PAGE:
Bountiful dungeons

When Theo Peters, co-designer of Dungeon Bounty, sent us a mail the other day suggesting that we give his game a try, I thought about it for a split second before accepting. If you follow our site, perhaps you remember that I have played and enjoyed Regicide as a solitaire filler. It turns out that Dungeon Bounty was inspired by Regicide, and offers a different, but equally fun, version of the standard card deck dungeon crawl.

In Dungeon Bounty, you play as a monster hunter. Your services have been requested by a King who needs his mines cleared out before the kingdom loses its main source of wealth. Jacks, Queens and Kings in the deck represent said monsters, and you can select the level of difficulty you prefer. I first started at easy, but quickly jumped into intermediate, and then to advanced.

You can print out the two nice mats provided by Noble Pig Games to arrange your cards, if you like, but they are not necessary. Before you start, you must remove the hearts numbers 1-10 from the deck. These will act as your strength: you stack 5 to 1 at the top, followed by 10 to 6. As you level up, you take the 6 from the bottom and cover the 5, and so on. When you defeat an enemy your strength goes up, and when the enemy deals damage, and you don't have or don't want to sacrifice any loot, it goes down.

To begin the game, you draw a hand of 5 cards, select two to go to the bottom of the draw deck, and one to keep. The other two will become the first things you find in the dungeon. On each turn, you reveal two cards, keep one and discard the other. If it is an enemy, you have to fight them. If it is a Merchant (the Joker), you can purchase cards from the discard pile by paying the Merchant in Diamonds. Clubs are weapons. Spades are spell scrolls. And Diamonds are gems. You can only equip two weapons, and each weapon's value cannot exceed your current strength. You may keep any number of scrolls and gems, but when a scroll is used, it has to be discarded.

Your attacks can be boosted by making sets of the same number: if, for example, you place a 7 of spades on a 7 of clubs, the spades value is doubled and the weapon deals 21 points of damage. If you combine the 7 of clubs with a 7 of diamonds, the attack value becomes 14. And if you manage to match three 7's together, you have a Volatile Relic that deals a whopping 42 damage, but it's one-time use. When you cannot defeat an enemy, instead of bringing your strength down, you may choose to discard a gem, a weapon or a spell.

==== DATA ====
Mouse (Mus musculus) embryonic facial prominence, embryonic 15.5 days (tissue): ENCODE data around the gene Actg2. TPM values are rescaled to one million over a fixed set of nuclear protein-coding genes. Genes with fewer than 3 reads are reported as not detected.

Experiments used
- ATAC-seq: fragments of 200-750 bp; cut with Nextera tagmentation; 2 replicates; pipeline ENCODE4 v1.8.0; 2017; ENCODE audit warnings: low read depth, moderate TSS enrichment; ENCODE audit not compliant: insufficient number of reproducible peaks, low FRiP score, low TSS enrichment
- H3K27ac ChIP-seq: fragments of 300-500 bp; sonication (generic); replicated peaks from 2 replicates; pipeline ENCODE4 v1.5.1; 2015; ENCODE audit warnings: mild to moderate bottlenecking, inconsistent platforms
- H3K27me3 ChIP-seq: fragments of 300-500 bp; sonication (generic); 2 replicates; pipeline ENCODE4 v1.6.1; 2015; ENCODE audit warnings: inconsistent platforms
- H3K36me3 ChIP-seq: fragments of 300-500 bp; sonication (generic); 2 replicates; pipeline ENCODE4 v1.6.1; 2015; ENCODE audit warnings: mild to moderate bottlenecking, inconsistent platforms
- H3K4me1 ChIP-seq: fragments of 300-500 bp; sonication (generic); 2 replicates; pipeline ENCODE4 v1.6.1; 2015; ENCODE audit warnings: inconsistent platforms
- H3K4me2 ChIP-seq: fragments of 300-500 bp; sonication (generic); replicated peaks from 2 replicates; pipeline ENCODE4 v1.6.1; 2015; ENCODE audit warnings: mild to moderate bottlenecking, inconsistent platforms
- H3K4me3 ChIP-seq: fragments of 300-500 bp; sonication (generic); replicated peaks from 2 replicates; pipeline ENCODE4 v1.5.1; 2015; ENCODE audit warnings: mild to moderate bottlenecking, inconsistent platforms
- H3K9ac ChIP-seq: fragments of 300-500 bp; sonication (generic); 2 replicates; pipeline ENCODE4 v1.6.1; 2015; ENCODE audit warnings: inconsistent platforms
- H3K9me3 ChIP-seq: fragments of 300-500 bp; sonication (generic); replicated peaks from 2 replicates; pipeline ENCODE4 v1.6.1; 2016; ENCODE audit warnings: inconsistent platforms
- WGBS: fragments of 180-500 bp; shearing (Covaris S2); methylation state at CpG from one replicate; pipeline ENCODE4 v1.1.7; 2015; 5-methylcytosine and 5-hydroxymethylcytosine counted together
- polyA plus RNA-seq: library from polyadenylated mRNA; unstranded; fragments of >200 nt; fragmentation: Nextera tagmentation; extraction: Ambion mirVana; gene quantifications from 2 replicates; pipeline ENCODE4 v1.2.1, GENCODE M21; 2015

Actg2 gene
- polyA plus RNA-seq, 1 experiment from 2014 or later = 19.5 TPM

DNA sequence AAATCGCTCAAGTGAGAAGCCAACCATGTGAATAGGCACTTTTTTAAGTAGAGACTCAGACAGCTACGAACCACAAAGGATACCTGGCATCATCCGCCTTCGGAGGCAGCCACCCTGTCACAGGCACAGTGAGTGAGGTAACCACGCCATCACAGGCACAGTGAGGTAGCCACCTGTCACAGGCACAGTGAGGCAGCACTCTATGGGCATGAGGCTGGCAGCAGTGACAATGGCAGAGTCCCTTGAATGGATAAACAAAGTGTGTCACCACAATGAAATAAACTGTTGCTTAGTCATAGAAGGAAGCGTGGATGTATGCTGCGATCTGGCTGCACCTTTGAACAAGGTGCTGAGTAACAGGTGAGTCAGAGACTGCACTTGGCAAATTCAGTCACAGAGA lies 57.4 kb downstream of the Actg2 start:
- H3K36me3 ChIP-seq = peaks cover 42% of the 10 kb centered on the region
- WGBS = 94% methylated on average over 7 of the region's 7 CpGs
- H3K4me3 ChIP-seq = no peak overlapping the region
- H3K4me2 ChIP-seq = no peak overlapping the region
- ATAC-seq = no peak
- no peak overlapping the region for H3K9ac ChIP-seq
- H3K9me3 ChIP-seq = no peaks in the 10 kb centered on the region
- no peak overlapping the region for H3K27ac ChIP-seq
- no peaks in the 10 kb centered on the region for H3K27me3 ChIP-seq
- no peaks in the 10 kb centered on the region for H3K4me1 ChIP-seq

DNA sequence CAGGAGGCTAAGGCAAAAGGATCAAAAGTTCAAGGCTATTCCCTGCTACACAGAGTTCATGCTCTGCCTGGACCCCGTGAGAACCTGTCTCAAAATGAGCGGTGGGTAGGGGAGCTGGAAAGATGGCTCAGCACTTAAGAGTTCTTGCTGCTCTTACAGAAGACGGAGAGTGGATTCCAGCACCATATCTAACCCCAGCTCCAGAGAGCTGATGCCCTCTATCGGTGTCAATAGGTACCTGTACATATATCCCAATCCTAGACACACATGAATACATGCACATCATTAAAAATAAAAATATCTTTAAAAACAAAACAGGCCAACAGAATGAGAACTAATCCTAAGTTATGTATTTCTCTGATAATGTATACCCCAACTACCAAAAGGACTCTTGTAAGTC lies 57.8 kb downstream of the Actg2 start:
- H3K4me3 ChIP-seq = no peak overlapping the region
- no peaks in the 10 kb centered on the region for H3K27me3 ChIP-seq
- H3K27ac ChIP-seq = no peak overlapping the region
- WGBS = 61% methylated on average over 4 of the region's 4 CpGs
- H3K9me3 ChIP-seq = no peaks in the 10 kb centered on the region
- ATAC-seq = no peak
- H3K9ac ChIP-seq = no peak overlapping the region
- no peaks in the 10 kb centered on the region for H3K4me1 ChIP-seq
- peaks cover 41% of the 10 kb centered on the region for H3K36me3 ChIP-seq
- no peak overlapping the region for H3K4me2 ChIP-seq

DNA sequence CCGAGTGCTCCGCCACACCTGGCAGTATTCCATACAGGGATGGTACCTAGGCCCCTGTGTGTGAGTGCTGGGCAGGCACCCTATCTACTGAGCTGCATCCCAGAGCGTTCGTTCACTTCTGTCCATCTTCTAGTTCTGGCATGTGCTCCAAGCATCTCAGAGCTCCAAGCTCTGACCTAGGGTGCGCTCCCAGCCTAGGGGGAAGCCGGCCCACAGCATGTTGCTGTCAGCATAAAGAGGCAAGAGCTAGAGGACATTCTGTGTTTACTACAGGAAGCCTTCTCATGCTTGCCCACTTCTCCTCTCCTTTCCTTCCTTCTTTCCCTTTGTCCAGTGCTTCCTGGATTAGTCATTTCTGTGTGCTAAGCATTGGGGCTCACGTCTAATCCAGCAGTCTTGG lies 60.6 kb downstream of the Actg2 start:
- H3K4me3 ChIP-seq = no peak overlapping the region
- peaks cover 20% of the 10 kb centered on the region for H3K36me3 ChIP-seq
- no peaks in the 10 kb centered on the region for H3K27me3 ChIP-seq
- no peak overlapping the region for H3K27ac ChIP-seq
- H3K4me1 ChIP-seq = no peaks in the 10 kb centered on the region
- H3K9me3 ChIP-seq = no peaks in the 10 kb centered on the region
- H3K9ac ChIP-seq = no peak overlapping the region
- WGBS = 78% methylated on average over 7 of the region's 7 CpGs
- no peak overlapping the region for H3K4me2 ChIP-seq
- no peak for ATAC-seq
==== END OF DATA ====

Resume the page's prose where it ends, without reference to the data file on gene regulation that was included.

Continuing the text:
To finish the game, you have to go through the deck twice. Enemies in the second round have double health, and the more of them you take out, the stronger the remaining ones become. If you play on any level of difficulty other than easy, you also have to deal with enemy abilities depending on their suit.

The game is a breeze to play, turns go by very fast, and getting a good score in the end isn't too hard (I didn't try the 'blood lust' level). Unlike Regicide, Dungeon Bounty doesn't have a win condition and it is much more forgiving. You go through the deck twice, then calculate the monsters you killed and the gems you gathered. Regicide is more challenging, and if you don't like losing, it may frustrate you a little. Here, the enemies gladly take a piece of your loot and leave you unharmed.

I generally prefer to lose by falling to my untimely death when I go dungeon crawling, but if your tastes align more with JW's than mine, then beating your own score should feel equally satisfactory. I am very glad to see more games in this niche genre, and eager to see the bigger game that Theo and Aaron are working on and will eventually Kickstart.

Download the rules and the playmats by subscribing here. And watch Aaron explain and go through the game in this video:

#DungeonBounty #Camponi #Peters #NoblePigGames

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